Similarly, health-care professional organizations and their members have important roles to play in advocating across the range of community institutions for obesity prevention activities and policies (AAP, 2003). Areas of possible involvement include health insurance coverage policies, school nutrition and physical education, and community recreation and zoning policies. Professional organizations can also be influential in encouraging their members to adopt a more healthful lifestyle and serve as role models to their patients as well as to become more active in their offices and communities in working to prevent obesity. For example, the leadership of the American Academy of Family Physicians (AAFP) has recently challenged all of its members to increase their personal physical activity levels in order to serve as role models for their patients (as well as improve their own health); additionally, AAFP has initiated a program called “Americans in Motion” to help patients, their families, and communities fight obesity (AAFP, 2004).

Furthermore, many professional organizations are providing information on topics relevant to obesity prevention. The American Academy of Pediatrics has issued position statements on children’s television viewing and on physical fitness and activity in schools (AAP, 2000, 2001). The American Medical Association recently published a 10-part monograph on assessment and treatment of adult obesity (Kushner, 2003); similar materials on children should also be prepared. Collaboration between groups could broaden their effectiveness; if health-care professional organizations work together to implement obesity prevention programs and initiatives and develop clinical guidance, they would help ensure that consistent messages are reaching both health-care professionals and their patients.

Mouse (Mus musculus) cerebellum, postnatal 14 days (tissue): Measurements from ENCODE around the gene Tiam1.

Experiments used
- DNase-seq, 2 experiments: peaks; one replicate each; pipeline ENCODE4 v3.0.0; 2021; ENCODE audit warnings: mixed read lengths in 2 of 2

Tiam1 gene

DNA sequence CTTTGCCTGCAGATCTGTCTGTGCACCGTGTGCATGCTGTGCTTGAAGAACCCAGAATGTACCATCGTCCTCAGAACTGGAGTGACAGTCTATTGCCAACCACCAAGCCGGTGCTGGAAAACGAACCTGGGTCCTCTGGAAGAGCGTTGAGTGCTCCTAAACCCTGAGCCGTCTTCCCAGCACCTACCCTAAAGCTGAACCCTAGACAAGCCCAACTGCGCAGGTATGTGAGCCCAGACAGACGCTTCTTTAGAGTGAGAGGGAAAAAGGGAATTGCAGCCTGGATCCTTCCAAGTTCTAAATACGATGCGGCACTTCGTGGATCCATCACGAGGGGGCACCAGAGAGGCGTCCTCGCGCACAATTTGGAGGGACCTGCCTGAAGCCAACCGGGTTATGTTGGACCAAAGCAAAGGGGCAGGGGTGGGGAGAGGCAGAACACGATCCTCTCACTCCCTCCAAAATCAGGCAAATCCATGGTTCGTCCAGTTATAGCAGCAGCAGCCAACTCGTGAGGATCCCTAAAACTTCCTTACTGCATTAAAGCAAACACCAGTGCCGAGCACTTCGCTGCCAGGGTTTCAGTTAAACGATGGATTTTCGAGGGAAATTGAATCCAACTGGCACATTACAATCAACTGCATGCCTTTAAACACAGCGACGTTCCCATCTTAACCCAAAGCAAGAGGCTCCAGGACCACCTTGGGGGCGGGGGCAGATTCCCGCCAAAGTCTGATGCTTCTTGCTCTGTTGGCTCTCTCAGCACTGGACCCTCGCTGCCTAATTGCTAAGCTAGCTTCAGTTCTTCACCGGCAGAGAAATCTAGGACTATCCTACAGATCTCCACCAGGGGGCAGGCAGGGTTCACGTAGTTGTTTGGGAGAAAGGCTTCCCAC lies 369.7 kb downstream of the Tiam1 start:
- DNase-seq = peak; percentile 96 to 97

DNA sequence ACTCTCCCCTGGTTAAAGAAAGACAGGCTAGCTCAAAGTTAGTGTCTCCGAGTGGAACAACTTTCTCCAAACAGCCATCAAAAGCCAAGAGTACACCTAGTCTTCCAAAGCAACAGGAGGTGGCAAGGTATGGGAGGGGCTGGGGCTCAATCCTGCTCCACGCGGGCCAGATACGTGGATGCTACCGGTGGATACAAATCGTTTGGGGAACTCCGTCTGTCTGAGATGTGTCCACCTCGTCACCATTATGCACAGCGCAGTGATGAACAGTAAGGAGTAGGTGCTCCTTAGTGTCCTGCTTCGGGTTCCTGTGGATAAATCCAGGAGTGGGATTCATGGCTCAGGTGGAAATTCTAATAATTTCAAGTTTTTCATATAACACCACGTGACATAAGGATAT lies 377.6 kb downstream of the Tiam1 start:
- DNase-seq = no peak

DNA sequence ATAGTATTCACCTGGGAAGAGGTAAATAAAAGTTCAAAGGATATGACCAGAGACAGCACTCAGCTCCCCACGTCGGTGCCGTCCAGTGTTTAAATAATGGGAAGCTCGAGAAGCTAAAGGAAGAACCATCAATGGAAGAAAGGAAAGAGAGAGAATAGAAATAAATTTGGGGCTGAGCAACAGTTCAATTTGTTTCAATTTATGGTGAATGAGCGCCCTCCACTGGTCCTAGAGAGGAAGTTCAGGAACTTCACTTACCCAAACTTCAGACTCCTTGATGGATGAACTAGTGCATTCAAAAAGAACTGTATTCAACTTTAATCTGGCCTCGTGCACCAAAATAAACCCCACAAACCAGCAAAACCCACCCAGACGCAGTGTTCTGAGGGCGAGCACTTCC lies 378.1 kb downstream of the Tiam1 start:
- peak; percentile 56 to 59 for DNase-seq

Health- and medical-care professional organizations should make childhood obesity prevention a high-priority goal for their organizations. This includes creating and disseminating evidence-based clinical guidance and other materials on obesity prevention; establishing programs to encourage members to be role models for proper nutrition and physical activity; advocating for childhood obesity prevention initiatives; and coordinating their efforts, wherever possible, with other health-care professional organizations.

It is also critical to address current limitations in health-care training with regard to obesity prevention, nutrition, and physical activity. Medical and other health-care students have traditionally received little education in nutrition and physical activity; further, instruction on counseling about these topics generally has not been included either in medical school or primary-care residency training curricula (Taren et al., 2001). Such omissions should be corrected in curricula at all levels, from preclinical science through the clinical training years and into postgraduate training programs and continuing medical education for practicing clinicians. In addition, if



The National Academies | 500 Fifth St. N.W. | Washington, D.C. 20001
Copyright © National Academy of Sciences. All rights reserved.
Terms of Use and Privacy Statement